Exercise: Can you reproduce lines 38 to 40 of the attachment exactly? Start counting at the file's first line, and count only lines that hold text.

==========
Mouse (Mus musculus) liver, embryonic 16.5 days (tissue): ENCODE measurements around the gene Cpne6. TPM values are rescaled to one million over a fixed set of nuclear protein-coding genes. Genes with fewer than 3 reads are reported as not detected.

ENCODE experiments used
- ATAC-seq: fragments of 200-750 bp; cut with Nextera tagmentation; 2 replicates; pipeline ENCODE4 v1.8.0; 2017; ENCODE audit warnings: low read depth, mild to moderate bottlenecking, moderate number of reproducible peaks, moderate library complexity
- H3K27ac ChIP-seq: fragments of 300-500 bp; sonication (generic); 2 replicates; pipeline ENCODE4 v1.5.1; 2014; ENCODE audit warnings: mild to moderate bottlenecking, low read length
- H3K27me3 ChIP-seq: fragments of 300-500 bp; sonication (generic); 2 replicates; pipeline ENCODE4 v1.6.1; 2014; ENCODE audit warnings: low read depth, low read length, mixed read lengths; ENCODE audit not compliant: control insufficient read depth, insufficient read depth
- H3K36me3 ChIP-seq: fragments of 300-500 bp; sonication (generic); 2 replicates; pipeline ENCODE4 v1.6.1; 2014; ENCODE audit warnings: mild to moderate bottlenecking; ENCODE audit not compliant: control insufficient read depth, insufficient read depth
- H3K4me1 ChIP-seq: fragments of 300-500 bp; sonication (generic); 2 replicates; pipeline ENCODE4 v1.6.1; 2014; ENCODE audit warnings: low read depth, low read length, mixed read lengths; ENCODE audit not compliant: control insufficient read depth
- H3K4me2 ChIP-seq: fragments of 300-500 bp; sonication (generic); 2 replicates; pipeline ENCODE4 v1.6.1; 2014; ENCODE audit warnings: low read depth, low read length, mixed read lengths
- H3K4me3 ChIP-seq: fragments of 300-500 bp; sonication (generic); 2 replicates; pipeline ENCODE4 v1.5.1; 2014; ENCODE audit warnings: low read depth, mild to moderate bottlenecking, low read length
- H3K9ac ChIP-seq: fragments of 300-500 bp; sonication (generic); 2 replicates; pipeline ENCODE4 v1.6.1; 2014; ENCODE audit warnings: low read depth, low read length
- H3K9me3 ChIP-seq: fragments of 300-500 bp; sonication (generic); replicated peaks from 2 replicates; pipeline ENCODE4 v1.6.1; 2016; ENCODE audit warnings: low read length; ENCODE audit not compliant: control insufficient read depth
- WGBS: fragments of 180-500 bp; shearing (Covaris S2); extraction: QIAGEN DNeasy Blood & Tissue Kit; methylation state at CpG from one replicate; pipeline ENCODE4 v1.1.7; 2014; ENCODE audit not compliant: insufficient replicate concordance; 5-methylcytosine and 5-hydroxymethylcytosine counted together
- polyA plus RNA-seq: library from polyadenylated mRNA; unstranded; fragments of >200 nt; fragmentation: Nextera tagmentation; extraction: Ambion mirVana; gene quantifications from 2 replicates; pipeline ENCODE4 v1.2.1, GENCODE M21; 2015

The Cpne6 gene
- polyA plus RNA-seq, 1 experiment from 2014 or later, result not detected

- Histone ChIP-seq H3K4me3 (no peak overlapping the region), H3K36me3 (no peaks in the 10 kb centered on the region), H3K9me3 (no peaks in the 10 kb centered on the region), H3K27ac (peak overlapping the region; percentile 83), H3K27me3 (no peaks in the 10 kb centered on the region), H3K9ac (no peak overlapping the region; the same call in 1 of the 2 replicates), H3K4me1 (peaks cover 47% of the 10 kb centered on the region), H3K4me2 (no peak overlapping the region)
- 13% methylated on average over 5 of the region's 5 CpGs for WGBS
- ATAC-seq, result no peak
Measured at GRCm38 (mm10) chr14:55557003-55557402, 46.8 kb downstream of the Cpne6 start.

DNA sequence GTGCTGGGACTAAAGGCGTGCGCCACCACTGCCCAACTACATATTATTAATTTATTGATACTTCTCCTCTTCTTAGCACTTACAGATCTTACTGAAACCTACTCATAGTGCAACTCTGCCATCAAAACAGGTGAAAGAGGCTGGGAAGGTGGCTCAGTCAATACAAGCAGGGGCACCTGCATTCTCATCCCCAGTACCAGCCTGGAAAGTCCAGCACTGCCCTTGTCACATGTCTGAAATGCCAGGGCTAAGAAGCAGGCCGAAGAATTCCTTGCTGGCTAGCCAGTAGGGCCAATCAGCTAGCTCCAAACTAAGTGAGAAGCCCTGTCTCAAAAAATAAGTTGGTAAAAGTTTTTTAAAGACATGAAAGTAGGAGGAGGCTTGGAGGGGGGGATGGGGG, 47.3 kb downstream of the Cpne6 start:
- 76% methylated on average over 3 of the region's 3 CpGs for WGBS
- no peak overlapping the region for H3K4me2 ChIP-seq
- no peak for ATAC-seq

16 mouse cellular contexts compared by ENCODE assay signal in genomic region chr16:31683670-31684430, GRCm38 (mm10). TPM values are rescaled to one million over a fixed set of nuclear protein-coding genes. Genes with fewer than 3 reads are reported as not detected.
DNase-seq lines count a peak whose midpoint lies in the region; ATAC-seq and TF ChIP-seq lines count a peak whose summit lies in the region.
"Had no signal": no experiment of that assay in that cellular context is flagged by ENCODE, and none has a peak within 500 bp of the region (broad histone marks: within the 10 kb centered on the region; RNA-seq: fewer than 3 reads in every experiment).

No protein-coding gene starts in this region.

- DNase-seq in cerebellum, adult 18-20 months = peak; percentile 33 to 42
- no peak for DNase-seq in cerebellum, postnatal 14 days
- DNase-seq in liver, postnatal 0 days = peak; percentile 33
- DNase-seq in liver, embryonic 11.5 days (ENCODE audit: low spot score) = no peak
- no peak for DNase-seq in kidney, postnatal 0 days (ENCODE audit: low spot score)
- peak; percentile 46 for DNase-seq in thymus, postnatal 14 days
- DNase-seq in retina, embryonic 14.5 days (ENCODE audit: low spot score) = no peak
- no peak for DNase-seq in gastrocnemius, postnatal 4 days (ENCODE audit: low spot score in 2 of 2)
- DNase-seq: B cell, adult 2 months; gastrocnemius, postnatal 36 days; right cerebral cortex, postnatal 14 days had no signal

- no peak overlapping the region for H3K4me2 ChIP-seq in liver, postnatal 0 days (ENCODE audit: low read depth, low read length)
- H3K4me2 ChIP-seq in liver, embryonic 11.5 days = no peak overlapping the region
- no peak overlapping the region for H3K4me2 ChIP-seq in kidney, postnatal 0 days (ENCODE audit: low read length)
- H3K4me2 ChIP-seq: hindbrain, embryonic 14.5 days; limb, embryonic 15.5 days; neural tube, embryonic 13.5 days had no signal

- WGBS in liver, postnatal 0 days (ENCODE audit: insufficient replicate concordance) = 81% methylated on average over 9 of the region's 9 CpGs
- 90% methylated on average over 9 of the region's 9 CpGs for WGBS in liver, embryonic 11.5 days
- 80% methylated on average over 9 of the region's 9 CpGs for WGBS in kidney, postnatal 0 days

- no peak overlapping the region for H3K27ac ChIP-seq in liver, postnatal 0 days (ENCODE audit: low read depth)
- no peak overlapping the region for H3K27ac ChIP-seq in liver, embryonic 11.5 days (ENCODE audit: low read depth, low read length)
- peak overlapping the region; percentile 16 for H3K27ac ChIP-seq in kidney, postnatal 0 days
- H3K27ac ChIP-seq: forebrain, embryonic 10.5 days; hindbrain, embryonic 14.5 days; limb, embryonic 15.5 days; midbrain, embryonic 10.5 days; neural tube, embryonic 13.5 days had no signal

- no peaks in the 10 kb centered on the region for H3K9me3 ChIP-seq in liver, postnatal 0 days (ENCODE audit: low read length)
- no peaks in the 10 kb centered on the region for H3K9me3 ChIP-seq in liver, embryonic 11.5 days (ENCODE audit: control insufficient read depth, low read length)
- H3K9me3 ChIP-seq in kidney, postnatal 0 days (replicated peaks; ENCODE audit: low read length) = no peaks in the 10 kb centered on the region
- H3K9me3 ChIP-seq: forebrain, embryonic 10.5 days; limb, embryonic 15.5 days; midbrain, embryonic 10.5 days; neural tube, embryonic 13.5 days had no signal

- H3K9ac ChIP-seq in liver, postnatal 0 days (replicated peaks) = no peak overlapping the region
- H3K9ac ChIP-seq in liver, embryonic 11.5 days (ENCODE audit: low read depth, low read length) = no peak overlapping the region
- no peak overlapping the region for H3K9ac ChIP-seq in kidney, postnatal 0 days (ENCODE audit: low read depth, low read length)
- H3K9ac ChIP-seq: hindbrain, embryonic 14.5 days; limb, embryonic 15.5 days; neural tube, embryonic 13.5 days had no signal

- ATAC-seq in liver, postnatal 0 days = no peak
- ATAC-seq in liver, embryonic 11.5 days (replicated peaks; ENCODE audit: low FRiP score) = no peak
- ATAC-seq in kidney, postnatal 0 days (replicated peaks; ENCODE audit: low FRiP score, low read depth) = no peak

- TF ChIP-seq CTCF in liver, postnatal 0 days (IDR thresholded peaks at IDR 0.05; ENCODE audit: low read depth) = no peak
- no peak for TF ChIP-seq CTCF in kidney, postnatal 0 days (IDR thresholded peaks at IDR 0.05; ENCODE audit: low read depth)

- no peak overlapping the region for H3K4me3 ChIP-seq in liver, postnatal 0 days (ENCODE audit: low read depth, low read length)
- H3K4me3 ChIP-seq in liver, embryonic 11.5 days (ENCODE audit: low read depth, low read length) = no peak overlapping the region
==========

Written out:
- H3K4me2 ChIP-seq in liver, embryonic 11.5 days = no peak overlapping the region
- no peak overlapping the region for H3K4me2 ChIP-seq in kidney, postnatal 0 days (ENCODE audit: low read length)
- H3K4me2 ChIP-seq: hindbrain, embryonic 14.5 days; limb, embryonic 15.5 days; neural tube, embryonic 13.5 days had no signal